A local car dealer had some ads on TV, saying you could by a car for $44 per month or even (most recently) no car payments for two years. The ads featured a lot of yelling, and even more fine print. I used my DVR to slow things down and read the fine print. Seems that after 3 months, the $44 per month went up and the two years with never a car payment wasn't really available. To me, the ads were confusing at best, deceptive at worst.
Now, at least 50 people have agreed with me. Unfortunately, they found out the hard way. They bought cars and then saw the car payment balloon from $44 to $478. When they tried to turn the car in (as promised by the loud spokesperson), the dealer suggested they refinance - no bank will refinance when you owe more than the car is worth.
So now, the SC Dept of Consumer Affairs is in the game, writing an official letter to the car dealer and giving them 10 days to resolve the problems. The car dealer says the problem is with the disclosures and that both he and his ad agency believe the ads and disclosures are proper. I don't think he's trying to spread the blame to his ad agency yet, but time will tell.
To me, there are several things wrong here. First, any consumer who believes you can buy a car for $44 or no payment, should not be allowed to buy a car. Probably not allowed to even drive. It's just not safe having an idiot like that on the roads.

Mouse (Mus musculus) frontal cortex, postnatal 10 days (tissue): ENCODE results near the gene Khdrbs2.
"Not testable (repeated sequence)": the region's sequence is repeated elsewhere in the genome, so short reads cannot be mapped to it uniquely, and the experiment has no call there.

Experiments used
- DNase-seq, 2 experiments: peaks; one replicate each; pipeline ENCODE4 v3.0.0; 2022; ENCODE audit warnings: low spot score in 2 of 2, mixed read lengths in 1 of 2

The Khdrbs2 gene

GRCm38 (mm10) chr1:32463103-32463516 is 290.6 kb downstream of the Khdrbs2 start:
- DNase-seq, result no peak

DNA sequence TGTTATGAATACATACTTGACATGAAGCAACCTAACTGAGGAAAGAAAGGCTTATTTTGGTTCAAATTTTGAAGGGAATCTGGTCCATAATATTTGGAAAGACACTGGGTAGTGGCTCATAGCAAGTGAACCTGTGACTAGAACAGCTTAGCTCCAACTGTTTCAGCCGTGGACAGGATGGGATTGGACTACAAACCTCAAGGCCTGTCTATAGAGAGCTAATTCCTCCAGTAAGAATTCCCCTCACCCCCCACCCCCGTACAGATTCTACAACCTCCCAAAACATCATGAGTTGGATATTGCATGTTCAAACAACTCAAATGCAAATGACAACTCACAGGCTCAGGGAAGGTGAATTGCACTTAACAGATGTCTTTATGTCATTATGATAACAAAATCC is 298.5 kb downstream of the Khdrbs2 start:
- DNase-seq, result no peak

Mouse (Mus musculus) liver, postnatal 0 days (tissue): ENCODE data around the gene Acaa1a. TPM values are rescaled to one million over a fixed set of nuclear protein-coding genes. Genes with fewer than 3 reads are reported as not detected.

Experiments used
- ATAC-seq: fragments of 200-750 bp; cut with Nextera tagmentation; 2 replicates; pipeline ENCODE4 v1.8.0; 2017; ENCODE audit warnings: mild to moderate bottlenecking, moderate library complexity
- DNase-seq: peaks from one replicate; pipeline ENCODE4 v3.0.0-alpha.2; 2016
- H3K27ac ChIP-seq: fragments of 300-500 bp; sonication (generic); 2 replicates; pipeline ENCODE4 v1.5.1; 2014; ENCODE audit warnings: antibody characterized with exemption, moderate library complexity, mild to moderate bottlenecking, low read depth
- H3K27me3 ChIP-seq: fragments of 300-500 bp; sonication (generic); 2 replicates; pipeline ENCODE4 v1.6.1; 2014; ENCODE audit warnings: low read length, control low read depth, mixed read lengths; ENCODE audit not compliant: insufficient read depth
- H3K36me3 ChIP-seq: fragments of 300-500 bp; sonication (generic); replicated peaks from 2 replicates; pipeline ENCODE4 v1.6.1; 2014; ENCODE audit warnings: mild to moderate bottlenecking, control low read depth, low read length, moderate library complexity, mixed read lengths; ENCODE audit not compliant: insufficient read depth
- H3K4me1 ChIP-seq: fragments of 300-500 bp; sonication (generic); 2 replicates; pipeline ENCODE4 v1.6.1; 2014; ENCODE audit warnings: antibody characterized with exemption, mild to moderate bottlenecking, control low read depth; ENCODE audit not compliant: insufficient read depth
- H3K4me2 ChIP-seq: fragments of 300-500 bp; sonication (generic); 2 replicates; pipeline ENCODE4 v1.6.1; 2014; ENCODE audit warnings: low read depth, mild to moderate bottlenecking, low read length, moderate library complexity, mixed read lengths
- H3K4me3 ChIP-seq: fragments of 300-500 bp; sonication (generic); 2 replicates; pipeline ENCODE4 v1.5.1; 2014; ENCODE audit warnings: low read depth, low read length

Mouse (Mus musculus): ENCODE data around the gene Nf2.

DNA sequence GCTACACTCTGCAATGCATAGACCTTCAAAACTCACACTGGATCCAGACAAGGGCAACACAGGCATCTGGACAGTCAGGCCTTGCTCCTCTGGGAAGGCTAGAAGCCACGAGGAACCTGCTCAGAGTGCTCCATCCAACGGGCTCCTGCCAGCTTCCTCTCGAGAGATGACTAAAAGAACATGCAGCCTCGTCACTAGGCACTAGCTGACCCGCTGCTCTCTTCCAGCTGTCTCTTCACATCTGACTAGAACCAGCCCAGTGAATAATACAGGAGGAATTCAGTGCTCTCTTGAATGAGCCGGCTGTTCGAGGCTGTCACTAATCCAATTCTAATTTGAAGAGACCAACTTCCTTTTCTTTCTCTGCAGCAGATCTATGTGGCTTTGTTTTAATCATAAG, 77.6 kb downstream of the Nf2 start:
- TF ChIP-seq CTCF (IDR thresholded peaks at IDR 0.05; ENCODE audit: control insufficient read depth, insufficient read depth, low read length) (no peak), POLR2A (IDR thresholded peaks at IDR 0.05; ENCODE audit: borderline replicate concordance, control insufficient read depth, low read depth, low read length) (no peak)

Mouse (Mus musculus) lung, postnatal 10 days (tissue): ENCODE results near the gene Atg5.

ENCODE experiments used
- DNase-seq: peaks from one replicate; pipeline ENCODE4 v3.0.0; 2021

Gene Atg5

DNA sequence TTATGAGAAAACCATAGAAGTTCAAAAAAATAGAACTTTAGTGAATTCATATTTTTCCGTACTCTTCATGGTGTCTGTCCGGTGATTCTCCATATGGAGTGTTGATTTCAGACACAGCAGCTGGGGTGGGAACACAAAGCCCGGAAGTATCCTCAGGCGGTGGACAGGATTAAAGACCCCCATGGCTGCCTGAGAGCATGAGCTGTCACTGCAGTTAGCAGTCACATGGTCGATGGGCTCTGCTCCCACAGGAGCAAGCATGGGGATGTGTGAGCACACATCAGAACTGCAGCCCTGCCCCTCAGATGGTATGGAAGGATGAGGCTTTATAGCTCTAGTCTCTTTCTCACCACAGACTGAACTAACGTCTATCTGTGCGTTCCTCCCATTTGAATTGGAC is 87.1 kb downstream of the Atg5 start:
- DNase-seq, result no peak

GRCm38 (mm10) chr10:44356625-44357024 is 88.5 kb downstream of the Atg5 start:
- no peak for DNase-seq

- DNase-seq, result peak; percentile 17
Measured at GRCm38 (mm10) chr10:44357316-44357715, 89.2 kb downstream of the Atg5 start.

This doesn't excuse the dealer. I could probably sue them because I had to watch those loud, obnoxius ads. My blood pressure went up each time they aired and I'm sure it shortened my life expectancy. The ads were misleading and the dealer should have to buy back each car that was sold in the last year. The purchase price should be every dime the consumer paid (including interest).
However, the buck shouldn't stop there. The ad agency that created these ads is also guilty. As a professional group, they should understand and avoid deception. (This doesn't remove guilt from the agency). I'd like to see a list of other companies for whom they developed ads and I'll avoid those companies too. If you're choosing an ad agency, you should choose a reputable one. Their penalty should be equal to whatever they were paid for these car dealer ads.
And finally, the TV stations that showed the ads should share in the blame. They should have known that these ads were just flat wrong and should never have aired them. They should give up the revenue they earned for the ads and be forced to run apologies. Maybe they should even be forced to run shows with no ads (Star Trek or Andy Griffith would be a good idea)
See the story here.